Not a Crisis but a Crossroads
31 January 2023
In the middle of a cold, dull January, when the flush of the new year had faded and nothing was left but the stubborn march forward, I picked up the copy of Dante’s The Inferno I had bought years ago but never read. “Midway upon the journey of our life / I found myself within a forest dark, / For the straightforward pathway had been lost.” Make what jokes you will about The Inferno as one of the most dramatic mid-life crises set to words—find yourself at that crossroads and it doesn’t seem that funny.
I always thought the mid-life crisis was a joke. A cartoon cliche illustrated by men buying sports cars and getting divorces. It appeared to be something that befell men particularly, or at least they were the ones who enacted the cliches. Women, I supposed, silently burned through their crises like hidden flames. In either case, the mid-life crisis was not anything to take seriously. A stupid joke or a smothered secret. It seemed undignified and handily avoided.
I’m not in crisis, but I am in mid-life, and coming to those crossroads changes one’s perspective. My first forty years had more than their fair share of trauma and turmoil, and, lately, as I look a few months ahead to my forty-second birthday, I’ve been feeling it a bit unfair that it has taken me half a lifetime to get to the real starting point. But even among those whose lives have sailed smoother than my own, has anyone’s life brought them just where they had originally intended to arrive? Has anyone lived decades accordingly to some plan and not only did that plan unfold as designed but also they discovered it to be just what they wanted? I assume these people exist. But I don’t know any of them. Instead, I know people like me: not unhappy, not unaccomplished, not in crisis, but still sorting out their understanding of what they really want and what forms that must take.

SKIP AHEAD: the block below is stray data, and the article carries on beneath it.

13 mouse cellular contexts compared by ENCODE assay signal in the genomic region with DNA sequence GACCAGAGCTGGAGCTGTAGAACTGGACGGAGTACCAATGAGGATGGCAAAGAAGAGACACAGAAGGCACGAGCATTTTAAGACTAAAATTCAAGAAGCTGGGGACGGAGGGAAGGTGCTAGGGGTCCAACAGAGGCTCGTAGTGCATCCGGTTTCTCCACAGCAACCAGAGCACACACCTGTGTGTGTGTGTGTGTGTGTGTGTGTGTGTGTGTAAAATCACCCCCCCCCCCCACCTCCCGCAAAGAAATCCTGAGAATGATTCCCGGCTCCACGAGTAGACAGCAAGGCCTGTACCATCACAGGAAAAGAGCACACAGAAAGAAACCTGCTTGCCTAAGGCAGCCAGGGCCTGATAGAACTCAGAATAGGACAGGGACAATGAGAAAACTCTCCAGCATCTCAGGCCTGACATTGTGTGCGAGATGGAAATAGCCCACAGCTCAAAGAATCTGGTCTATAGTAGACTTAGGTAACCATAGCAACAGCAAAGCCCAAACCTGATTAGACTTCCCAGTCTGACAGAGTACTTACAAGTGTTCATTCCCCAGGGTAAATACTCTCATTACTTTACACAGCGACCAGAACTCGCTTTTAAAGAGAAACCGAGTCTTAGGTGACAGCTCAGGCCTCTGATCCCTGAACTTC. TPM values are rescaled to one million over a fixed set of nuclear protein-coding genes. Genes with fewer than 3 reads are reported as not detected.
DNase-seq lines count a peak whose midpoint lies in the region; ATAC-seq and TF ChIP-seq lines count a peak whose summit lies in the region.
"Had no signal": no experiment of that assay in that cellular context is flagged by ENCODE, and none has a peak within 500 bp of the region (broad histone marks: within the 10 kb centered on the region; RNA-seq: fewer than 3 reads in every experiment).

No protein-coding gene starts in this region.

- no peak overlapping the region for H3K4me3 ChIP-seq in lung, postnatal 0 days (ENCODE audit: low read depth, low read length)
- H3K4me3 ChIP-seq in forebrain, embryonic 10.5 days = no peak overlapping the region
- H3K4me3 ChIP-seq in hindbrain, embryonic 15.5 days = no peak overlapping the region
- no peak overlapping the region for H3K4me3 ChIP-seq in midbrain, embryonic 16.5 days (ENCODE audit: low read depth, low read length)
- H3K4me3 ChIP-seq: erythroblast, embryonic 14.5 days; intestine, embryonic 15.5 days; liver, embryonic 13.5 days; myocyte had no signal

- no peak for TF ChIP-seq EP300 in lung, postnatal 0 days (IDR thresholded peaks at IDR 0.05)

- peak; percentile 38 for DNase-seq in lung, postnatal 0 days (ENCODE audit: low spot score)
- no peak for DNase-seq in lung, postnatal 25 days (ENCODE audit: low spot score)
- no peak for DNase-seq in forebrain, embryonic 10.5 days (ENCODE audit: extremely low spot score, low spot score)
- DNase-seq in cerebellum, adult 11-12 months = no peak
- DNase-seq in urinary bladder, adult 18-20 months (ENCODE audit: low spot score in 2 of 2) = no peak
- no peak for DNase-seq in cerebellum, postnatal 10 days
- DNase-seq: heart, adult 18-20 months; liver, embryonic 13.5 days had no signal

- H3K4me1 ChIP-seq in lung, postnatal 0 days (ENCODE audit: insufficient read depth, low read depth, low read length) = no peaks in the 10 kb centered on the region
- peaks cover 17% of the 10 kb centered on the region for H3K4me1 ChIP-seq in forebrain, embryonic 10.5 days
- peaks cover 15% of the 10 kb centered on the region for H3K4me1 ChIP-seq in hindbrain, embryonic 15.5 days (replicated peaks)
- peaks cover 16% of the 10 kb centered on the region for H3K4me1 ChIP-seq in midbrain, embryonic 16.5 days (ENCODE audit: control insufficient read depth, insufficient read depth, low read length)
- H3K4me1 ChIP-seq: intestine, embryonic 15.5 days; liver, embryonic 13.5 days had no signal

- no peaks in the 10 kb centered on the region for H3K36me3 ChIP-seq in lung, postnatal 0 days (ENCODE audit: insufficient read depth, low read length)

Maybe it’s the frozen season, but I find I would prefer the cliche crisis. Who wouldn’t? It sounds more fun to snap, to flip off the drudgery of the day-to-day, to buy sports cars, drive off into the sunset and pretend to be young again. To prioritize, with careless ease, what makes you happy in the most immediate moment.
But satisfying the crisis only distracts from the fact that what you really want is underneath the immediate moment, and that it takes years of slow, careful, thoughtful effort to get to it. That is just how it works.
Crossroads are mythic, the places where people once placed charms and buried vampires and met the Devil to trade their souls for their dearest desires. They can be dangerous places, but they don’t have to be. They can be the places where you pause, consider, and move on, even if it’s not entirely clear where you’re going, because at some point before you figured out knowing where you’re going doesn’t matter as much as you once thought it did.